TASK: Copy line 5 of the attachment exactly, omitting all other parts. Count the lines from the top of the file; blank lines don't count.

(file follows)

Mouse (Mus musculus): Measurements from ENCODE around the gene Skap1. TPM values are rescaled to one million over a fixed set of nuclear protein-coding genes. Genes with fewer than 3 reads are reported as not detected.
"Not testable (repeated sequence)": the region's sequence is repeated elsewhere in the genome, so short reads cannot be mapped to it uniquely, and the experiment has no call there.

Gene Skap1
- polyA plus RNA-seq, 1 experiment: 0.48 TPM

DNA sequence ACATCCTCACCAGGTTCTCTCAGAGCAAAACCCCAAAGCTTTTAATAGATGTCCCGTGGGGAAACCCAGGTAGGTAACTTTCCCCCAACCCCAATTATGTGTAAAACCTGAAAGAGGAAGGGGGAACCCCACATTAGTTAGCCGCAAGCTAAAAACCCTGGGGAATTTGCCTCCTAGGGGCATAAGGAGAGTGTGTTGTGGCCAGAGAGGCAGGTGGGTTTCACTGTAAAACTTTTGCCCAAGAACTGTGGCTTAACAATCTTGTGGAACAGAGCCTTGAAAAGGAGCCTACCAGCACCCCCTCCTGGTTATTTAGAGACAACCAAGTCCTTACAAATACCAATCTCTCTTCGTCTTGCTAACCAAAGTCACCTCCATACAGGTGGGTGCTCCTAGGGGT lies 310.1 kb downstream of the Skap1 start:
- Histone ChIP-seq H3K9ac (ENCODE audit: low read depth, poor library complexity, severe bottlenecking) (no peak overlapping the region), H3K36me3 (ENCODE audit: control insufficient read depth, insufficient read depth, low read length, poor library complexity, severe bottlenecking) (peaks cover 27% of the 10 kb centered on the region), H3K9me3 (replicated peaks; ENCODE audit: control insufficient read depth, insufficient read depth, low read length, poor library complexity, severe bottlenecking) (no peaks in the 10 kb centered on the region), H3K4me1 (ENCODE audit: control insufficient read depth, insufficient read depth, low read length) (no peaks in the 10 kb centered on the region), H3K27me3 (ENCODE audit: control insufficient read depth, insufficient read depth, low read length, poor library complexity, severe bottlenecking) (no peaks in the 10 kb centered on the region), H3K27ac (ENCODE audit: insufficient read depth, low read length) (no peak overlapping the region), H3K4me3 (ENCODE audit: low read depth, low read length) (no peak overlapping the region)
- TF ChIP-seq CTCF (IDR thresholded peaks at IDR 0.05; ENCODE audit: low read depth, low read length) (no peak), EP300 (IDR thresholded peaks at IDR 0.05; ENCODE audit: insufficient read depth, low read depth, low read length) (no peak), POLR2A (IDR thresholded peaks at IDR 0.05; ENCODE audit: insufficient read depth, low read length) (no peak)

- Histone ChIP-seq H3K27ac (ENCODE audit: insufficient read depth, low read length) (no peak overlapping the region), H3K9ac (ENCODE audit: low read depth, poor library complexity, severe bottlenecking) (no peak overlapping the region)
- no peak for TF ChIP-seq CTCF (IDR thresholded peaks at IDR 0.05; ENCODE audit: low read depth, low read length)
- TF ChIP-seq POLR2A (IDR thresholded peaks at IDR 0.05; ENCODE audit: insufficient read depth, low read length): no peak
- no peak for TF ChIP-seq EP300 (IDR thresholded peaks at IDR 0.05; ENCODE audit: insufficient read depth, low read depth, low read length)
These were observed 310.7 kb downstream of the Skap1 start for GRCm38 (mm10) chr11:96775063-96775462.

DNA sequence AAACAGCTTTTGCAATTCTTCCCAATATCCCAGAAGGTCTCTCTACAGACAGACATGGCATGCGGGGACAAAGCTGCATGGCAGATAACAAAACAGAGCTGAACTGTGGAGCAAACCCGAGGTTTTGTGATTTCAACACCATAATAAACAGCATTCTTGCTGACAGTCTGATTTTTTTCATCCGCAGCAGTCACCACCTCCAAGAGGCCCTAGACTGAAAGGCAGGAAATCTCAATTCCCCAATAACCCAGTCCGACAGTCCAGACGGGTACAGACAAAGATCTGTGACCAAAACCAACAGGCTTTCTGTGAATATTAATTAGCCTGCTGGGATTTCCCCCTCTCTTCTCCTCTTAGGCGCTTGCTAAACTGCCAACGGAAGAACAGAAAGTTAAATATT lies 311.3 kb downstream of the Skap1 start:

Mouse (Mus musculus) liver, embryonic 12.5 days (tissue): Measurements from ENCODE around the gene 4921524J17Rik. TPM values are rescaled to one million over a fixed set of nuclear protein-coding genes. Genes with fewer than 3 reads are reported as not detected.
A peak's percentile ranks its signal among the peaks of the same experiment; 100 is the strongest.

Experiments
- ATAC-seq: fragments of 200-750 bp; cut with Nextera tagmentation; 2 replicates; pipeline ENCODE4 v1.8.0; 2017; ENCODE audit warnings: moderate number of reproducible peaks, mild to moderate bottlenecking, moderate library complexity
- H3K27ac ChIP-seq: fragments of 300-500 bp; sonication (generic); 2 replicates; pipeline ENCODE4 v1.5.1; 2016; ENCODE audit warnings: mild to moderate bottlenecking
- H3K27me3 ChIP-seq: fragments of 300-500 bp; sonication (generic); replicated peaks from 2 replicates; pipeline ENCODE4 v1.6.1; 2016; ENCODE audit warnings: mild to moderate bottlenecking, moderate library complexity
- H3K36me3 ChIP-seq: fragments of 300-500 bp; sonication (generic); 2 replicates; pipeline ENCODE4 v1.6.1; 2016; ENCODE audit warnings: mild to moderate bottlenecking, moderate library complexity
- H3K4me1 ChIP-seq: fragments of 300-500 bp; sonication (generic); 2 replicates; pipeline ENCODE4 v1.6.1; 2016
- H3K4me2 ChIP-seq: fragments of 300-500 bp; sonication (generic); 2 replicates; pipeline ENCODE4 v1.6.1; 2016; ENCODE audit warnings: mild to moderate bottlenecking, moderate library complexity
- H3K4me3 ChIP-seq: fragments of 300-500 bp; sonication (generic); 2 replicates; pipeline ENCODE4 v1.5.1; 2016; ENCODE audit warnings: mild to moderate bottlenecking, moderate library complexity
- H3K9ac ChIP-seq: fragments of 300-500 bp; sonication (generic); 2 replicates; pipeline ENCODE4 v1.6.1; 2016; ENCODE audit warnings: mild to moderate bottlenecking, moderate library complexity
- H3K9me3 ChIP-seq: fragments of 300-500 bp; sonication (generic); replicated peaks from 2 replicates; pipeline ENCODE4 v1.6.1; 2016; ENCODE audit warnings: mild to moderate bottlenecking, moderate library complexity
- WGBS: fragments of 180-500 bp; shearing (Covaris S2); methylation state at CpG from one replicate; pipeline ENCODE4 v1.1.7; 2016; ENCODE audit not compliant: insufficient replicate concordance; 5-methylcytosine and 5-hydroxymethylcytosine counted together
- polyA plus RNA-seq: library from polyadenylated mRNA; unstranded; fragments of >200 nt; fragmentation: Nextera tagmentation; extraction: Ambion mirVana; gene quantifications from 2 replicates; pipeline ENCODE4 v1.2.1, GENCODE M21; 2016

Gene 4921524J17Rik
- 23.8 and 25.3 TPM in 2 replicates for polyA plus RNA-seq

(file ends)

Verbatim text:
DNA sequence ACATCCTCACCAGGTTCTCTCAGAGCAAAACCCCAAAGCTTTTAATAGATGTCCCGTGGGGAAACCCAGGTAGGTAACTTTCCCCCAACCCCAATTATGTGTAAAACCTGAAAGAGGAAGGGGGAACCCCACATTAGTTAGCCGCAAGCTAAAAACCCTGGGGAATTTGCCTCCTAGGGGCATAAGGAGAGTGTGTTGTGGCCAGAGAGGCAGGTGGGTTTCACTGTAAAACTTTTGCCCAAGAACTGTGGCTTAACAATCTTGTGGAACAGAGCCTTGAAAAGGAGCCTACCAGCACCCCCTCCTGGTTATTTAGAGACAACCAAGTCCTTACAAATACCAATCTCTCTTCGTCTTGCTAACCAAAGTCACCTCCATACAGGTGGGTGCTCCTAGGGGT lies 310.1 kb downstream of the Skap1 start: